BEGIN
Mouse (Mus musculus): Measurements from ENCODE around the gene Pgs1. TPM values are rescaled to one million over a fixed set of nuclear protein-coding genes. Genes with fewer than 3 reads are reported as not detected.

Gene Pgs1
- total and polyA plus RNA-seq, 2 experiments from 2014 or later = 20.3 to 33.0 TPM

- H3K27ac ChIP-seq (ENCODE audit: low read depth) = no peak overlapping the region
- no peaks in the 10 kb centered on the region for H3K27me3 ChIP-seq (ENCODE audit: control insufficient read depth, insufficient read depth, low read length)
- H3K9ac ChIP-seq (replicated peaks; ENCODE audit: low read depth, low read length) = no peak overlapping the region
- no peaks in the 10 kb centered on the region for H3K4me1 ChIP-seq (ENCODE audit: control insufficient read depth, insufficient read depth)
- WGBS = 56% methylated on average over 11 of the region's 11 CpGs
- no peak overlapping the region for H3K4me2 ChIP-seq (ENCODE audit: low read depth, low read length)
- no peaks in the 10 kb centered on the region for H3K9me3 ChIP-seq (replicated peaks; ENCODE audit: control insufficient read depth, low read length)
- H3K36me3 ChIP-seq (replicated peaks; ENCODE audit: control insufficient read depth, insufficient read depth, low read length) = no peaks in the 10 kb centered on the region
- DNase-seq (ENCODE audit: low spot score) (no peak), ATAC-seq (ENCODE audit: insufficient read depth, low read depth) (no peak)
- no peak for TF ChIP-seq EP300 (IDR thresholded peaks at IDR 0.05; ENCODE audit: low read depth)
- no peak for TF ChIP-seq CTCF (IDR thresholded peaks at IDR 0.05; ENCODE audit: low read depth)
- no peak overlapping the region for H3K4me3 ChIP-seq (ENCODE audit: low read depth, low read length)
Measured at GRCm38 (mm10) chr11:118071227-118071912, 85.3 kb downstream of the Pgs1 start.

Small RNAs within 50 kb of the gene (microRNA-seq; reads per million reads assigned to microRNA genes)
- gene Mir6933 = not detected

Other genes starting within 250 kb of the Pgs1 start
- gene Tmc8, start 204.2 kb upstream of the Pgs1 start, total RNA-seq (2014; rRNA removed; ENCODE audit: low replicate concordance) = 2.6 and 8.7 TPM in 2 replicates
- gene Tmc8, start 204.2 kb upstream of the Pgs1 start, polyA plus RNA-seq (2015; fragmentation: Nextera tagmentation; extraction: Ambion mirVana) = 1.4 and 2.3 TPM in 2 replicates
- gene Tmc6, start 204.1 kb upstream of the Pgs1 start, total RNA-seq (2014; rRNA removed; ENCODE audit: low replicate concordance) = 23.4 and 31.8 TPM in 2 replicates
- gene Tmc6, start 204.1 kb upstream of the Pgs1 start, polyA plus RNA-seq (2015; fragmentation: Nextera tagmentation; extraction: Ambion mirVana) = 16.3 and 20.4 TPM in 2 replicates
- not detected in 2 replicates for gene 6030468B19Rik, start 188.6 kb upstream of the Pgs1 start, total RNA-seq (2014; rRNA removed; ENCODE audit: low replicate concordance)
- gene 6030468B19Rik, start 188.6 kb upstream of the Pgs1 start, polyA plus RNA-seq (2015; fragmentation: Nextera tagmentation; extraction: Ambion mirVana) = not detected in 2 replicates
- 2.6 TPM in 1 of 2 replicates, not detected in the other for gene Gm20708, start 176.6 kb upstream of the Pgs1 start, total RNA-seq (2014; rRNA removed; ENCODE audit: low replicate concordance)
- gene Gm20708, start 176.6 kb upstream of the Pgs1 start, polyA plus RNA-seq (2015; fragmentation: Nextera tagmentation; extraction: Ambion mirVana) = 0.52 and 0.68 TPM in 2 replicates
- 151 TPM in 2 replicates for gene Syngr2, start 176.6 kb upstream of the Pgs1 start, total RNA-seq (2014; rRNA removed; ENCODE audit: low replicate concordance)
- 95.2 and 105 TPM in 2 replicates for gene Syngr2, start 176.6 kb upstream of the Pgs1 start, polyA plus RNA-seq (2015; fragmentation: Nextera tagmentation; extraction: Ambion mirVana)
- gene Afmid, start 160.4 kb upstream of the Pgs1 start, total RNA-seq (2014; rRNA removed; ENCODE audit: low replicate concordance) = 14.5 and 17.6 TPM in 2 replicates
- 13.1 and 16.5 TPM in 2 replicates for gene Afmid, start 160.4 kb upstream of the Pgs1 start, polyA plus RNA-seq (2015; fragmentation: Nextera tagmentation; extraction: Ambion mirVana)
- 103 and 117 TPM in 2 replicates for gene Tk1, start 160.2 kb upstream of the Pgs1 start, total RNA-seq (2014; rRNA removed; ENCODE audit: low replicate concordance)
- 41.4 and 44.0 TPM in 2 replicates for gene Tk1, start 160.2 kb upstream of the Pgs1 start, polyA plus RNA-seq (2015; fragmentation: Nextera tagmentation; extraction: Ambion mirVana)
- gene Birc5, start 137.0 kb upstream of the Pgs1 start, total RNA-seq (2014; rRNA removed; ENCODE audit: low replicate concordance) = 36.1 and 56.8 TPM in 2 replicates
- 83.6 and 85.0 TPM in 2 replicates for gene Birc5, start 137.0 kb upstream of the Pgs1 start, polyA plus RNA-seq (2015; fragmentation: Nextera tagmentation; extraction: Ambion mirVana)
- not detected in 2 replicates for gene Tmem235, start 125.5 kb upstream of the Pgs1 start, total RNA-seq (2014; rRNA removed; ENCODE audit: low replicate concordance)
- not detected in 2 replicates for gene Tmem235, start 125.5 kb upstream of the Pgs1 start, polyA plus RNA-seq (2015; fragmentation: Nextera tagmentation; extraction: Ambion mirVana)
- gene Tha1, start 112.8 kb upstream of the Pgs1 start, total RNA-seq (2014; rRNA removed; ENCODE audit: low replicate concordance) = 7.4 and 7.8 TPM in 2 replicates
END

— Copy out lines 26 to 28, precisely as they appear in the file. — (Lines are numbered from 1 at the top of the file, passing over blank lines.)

- 2.6 TPM in 1 of 2 replicates, not detected in the other for gene Gm20708, start 176.6 kb upstream of the Pgs1 start, total RNA-seq (2014; rRNA removed; ENCODE audit: low replicate concordance)
- gene Gm20708, start 176.6 kb upstream of the Pgs1 start, polyA plus RNA-seq (2015; fragmentation: Nextera tagmentation; extraction: Ambion mirVana) = 0.52 and 0.68 TPM in 2 replicates
- 151 TPM in 2 replicates for gene Syngr2, start 176.6 kb upstream of the Pgs1 start, total RNA-seq (2014; rRNA removed; ENCODE audit: low replicate concordance)